Storytelling is crucial to the success of any bar. One of the classic stories we tell is the tale of how Harry Craddock created the classic cocktail, the White Lady. This story will be told numerous times when this week we re-create the American Bar at the annual Savoy Golf Invitational event at Brocket Hall - a networking event for the cream of business and commerce and the executive team at the soon-to-reopen Savoy hotel.
The story, whether myth or fact, is testament to the drink itself and how a classic can stand the test of time. When we think about the roll call of American Bar luminaries who have told this story, I can only think of what my grandma used to say to me: "It's not the story you tell, but it's how you tell it. You have to ‘live the story'." I'm sure everyone has their own special White Lady story, whether you are Craddock himself back in the 1930s, or the stoic Joe Gilmour - one can only imagine how many times in his 35 years at the American Bar he told the story to accompany the drinks he created in honour of men landing on the moon, politicians and royalty.
One of the attributes of the Savoy's great Peter Dorelli is the way he tells a story. The passion, gusto and the modest charm make him a true disciple of bartending legends Craddock and Gilmour.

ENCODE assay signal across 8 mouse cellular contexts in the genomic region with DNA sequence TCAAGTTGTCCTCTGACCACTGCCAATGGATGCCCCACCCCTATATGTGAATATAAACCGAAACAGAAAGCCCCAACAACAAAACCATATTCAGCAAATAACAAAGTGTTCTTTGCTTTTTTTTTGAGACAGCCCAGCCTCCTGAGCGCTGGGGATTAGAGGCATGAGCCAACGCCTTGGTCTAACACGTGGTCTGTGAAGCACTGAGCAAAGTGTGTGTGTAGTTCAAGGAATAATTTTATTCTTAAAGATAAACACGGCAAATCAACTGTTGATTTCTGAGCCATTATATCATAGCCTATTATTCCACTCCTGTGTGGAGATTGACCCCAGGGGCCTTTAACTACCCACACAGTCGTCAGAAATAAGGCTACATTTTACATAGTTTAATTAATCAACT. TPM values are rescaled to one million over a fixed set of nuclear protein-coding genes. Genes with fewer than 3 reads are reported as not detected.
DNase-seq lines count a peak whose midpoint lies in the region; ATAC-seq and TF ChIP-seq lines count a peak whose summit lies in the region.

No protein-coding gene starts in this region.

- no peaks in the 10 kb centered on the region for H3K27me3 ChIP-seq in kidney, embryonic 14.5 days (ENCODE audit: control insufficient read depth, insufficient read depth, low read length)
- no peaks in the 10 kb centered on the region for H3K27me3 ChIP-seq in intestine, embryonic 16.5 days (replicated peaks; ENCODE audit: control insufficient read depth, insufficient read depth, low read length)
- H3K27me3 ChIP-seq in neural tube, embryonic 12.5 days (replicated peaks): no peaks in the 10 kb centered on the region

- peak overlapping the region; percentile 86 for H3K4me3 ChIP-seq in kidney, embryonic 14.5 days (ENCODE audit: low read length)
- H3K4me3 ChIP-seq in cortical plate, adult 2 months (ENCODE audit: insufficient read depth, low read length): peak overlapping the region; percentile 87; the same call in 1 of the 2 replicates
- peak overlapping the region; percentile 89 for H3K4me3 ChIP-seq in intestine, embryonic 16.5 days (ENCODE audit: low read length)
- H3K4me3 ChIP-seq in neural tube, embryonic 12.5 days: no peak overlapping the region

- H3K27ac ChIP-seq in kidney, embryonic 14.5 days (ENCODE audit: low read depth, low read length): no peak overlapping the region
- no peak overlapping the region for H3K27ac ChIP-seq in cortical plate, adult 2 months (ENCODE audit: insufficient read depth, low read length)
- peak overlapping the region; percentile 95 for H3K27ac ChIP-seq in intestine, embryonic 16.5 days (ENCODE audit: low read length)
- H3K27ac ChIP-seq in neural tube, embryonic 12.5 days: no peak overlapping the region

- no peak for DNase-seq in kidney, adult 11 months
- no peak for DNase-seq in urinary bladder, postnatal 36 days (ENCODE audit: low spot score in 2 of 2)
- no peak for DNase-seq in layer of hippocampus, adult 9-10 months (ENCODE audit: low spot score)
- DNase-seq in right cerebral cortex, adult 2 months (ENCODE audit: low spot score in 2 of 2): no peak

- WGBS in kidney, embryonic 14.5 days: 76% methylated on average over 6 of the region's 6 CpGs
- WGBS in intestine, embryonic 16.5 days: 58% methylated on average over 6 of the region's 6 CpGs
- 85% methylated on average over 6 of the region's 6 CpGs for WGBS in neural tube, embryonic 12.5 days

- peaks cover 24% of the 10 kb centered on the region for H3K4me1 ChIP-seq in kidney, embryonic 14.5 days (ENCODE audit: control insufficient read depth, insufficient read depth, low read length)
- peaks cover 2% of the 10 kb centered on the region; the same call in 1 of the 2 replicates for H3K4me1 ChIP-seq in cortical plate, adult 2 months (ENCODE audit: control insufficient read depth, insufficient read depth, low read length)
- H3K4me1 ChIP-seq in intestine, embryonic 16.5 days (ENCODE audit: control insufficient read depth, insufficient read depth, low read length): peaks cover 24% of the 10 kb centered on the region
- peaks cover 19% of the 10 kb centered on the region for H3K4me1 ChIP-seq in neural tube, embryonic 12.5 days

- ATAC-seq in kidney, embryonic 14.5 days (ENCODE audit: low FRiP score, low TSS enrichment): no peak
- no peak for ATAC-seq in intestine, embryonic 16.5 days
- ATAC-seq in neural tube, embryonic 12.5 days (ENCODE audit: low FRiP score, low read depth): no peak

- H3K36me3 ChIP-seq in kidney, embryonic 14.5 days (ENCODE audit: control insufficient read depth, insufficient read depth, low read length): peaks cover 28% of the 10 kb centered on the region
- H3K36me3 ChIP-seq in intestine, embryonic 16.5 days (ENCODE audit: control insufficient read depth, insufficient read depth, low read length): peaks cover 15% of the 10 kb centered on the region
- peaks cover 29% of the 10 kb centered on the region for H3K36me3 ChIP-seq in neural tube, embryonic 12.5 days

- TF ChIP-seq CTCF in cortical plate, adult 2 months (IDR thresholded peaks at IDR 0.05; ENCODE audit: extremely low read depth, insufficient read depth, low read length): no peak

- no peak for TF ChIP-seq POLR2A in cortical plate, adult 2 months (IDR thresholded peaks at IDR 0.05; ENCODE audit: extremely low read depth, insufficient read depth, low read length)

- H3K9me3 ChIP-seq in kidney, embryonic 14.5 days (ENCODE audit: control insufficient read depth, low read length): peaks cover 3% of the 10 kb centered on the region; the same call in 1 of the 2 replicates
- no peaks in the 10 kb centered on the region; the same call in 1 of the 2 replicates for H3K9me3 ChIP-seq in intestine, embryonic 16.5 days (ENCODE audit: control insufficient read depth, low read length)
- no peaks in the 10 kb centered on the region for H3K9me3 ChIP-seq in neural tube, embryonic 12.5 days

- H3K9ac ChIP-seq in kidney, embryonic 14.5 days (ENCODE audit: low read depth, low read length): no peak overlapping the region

At the invitational we will be using the following recipe and adding a dash of pasteurised egg white, giving the drink that smoothness and balance perfect for that mid-morning start on the golf course.
While the recipes stay more or less the same, the stories change from time to time. The White Lady as it is made today was created by Craddock in 1930. Harry MacElhone also made a drink of the same name with different ingredients back in 1919. Guests want a great drink, but what makes them come back time and time again is great stories and storytellers.
- 40ml gin
- 20ml Cointreau
- 20ml fresh lemon juice
- Pasteurised egg white
Shake vigorously with plenty of ice. Strain into a martini glass.
Robbie Bargh, director,Gorgeous Group020 7091 7492